The Hudson River School

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Transcript The Hudson River School

Transcendentalism and
the Hudson River School
Interpretations of Nationalism and
• Trace the creation of a distinctive
American cultural identity by writers and
artists of the period.
What is transcendentalism?
• Transcendentalism questions established
cultural forms and focuses on being
educated (enlightened). It urged people to
fulfill their human potential and to be fully
human. Also stressed self-reliance.
• It spread throughout religion, education,
literature, philosophy, and social reform
• Romanticism is directly correlated with
• Also manifested in the creation of Utopian
Societies like Brook Farm and Oneida
• Gave more support to the anti-slavery
• Ralph Waldo Emerson- Nature
• Henry David Thoreau- Walden
• James Fenimore Cooper- Last of the
• Legacy lived on in Louisa Mae Alcott,
Emily Dickinson, and Walt Whitman
What was the Hudson River
• The Hudson River School was a group of
painters, led by Thomas Cole, who painted
awesomely Romantic images of America's
wilderness, in the Hudson River Valley and
also in the newly opened West.
Thomas Cole
Albert Bierdstadt
Martin Johnson Heade
The Rise of Reform
2nd Great Awakening
Rise of Mormonism
Prisons and Asylums
Women’s Movement
Utopian Communities
• Movement from the Puritan ideals of the
previous century to more evangelical.
2nd Great Awakening
• Unitarianism: spoke of the “humanness” of
God– rebuked all Puritan ideals
• Charles Grandison Finney- preacher
– Stressed that people were moral free agents,
but to be saved they had to hurry to salvation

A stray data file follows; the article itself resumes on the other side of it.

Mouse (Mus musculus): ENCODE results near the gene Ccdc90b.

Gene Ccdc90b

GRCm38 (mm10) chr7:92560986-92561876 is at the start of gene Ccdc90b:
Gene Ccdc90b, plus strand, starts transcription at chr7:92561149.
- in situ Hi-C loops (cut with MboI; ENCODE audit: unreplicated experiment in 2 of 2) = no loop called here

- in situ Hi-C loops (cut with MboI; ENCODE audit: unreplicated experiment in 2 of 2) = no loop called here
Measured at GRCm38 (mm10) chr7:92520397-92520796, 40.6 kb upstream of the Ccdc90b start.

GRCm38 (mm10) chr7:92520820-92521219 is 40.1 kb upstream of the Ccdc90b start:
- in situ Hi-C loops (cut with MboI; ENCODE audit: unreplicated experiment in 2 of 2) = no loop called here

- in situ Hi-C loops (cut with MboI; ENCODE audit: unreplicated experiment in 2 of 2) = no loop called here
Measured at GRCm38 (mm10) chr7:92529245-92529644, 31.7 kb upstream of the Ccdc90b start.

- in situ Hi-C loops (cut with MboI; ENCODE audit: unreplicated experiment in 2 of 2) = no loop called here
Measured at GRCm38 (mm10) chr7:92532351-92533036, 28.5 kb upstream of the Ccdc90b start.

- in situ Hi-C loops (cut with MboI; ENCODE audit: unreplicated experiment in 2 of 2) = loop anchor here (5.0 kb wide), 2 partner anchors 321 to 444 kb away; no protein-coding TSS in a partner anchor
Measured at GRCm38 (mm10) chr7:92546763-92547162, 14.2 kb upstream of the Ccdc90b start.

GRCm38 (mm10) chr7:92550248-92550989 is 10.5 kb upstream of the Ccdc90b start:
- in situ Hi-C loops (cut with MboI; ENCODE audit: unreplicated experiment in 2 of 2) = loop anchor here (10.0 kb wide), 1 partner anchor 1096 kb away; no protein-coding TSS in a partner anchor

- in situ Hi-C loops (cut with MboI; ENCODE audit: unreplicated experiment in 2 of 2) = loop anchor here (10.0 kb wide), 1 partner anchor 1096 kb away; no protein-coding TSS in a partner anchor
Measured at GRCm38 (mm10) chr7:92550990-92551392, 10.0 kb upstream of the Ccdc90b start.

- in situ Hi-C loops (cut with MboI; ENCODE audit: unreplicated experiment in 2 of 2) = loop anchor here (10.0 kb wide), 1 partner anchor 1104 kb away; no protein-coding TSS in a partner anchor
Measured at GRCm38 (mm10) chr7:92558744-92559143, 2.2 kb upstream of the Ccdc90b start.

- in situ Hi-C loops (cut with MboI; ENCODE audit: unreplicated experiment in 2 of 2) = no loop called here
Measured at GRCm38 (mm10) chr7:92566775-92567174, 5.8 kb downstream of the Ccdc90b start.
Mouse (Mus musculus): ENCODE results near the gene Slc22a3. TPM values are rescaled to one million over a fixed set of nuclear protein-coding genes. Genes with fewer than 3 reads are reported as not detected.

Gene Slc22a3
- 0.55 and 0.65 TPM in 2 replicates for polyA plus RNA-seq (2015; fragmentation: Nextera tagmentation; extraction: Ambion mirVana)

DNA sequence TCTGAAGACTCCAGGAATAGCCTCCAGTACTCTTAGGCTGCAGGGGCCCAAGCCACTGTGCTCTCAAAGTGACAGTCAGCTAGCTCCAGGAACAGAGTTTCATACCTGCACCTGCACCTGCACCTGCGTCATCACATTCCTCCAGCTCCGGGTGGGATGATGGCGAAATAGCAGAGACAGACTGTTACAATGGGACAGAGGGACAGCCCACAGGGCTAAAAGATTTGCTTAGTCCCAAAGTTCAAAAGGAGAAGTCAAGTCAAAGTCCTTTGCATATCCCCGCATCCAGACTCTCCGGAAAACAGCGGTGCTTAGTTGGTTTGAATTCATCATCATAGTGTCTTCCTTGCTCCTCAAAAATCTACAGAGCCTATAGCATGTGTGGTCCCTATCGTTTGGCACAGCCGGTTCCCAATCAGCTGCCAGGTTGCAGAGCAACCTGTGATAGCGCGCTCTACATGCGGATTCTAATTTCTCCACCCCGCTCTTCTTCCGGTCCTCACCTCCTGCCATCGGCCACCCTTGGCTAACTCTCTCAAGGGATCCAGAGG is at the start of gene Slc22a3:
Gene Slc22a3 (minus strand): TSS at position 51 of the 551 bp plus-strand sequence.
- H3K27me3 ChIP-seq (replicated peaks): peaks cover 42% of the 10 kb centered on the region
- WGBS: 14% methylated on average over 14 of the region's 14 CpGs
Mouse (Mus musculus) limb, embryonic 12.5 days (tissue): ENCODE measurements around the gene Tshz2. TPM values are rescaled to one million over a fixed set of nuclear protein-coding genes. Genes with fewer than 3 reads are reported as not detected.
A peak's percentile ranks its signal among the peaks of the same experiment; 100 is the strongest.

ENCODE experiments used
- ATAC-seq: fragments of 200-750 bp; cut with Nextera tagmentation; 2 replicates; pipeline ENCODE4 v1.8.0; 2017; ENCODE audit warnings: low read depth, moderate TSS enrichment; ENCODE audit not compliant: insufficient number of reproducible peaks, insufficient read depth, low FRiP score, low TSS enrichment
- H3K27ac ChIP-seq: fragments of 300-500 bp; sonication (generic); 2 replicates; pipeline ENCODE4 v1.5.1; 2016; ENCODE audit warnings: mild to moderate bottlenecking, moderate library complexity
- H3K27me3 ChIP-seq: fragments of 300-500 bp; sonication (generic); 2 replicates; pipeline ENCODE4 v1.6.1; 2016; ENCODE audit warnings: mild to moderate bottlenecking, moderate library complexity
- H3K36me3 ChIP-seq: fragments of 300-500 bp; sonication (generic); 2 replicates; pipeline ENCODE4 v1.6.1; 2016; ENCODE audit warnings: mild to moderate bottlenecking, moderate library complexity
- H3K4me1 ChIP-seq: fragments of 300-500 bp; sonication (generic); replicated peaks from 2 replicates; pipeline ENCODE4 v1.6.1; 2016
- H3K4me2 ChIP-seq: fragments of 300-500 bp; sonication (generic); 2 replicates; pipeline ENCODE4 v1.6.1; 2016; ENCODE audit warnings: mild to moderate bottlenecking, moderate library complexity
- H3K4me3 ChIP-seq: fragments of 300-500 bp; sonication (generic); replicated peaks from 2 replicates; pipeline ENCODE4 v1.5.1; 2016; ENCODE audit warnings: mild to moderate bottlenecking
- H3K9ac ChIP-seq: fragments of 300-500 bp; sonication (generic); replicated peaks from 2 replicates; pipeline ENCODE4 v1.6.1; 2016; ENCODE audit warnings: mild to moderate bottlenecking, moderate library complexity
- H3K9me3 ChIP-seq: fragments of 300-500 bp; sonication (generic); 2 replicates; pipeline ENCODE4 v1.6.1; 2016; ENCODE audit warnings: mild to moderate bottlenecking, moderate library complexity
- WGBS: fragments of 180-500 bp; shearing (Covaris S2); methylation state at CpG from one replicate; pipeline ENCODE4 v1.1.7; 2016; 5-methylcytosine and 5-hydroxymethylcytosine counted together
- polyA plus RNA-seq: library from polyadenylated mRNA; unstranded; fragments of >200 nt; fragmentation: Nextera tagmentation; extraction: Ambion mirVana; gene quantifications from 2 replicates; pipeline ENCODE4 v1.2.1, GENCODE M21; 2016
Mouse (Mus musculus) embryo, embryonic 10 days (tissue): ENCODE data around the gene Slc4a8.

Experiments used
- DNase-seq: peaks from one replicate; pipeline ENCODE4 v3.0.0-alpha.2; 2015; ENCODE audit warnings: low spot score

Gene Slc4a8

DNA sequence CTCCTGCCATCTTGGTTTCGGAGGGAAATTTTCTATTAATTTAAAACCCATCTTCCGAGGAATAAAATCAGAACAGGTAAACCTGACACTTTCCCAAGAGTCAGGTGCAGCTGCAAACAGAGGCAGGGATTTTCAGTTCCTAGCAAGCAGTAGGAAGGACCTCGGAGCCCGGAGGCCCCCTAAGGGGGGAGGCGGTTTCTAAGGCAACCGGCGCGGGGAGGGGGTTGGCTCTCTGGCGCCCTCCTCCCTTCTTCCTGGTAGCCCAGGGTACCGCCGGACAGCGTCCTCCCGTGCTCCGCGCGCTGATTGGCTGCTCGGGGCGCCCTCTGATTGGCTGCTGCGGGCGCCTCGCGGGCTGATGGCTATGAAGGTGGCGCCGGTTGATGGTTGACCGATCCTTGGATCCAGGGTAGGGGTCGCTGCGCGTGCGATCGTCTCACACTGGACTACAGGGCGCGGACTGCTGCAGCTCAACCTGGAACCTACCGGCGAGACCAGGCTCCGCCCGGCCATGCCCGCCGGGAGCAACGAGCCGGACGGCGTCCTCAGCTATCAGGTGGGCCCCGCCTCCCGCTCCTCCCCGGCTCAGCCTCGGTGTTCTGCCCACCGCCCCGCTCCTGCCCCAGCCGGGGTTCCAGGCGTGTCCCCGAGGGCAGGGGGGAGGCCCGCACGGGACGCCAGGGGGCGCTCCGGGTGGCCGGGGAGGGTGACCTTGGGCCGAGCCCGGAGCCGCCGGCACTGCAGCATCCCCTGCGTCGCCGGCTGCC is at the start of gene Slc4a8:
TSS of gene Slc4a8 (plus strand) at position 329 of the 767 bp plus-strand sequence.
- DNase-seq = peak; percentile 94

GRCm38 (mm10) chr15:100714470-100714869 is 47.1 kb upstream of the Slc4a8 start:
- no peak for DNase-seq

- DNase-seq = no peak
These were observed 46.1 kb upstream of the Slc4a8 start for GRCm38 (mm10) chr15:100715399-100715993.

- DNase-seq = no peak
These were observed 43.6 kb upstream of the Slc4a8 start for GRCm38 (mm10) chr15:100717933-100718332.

– Led to secular (non-religious) reform
– Women encouraged to be missionaries
Rise of Mormonism
• Founded by Joseph Smith
• Led to Salt Lake City, Utah by Brigham
• Established Church of Jesus Christ of
Latter Day Saints
• Experienced persecution because of their
belief and practice of polygamy
• Horace Mann- introduced public school
education to New England states
– Stressed that school should be compulsory
(children made to go)
– States should pay (not the federal gov)
– Introduced McGuffey Readers
Prisons and Asylums
• Led by Dorothea Dix
Women’s Movement
• Catherine Beecher:
– one of the chief proponents of the "cult of
domesticity," devoting much of her writing to
domestic and household topics both
ideological and practical.
– stressed that women should become teachers
and have more autonomy and power
Women’s Movement
• Led by Elizabeth Cady Stanton, Susan B.
Anthony, Elizabeth Blackwell.
• Held the Seneca Falls Convention in NY,
where they issued the Declaration of
Sentiments, which modeled after the
Declaration of Independence
• Stated how men had deprived women of
the right to vote and equality
• The attempt to limit or ban the
consumption of alcohol.
Utopian Communities
Utopia: the perfect society
Brook Farm
Oneida Community
Both failed once people, with all of their
imperfections, started bickering
To Come….
• The largest and most controversial reform
movement of the 19th Century: Abolition
• Women were very influential in all of the
reform movements (education, prisons,
abolition, religion)
Due Wednesday, Nov. 16
• Essay:
– “American reform movements between 1820
and 1860 reflected both optimistic and
pessimistic views of human nature and
society.” Assess the validity of this statement
in reference to reform movements in 3 of the
following areas:
– Education, Temperance, Women’s Rights,
Utopian experiments, and Penal institutions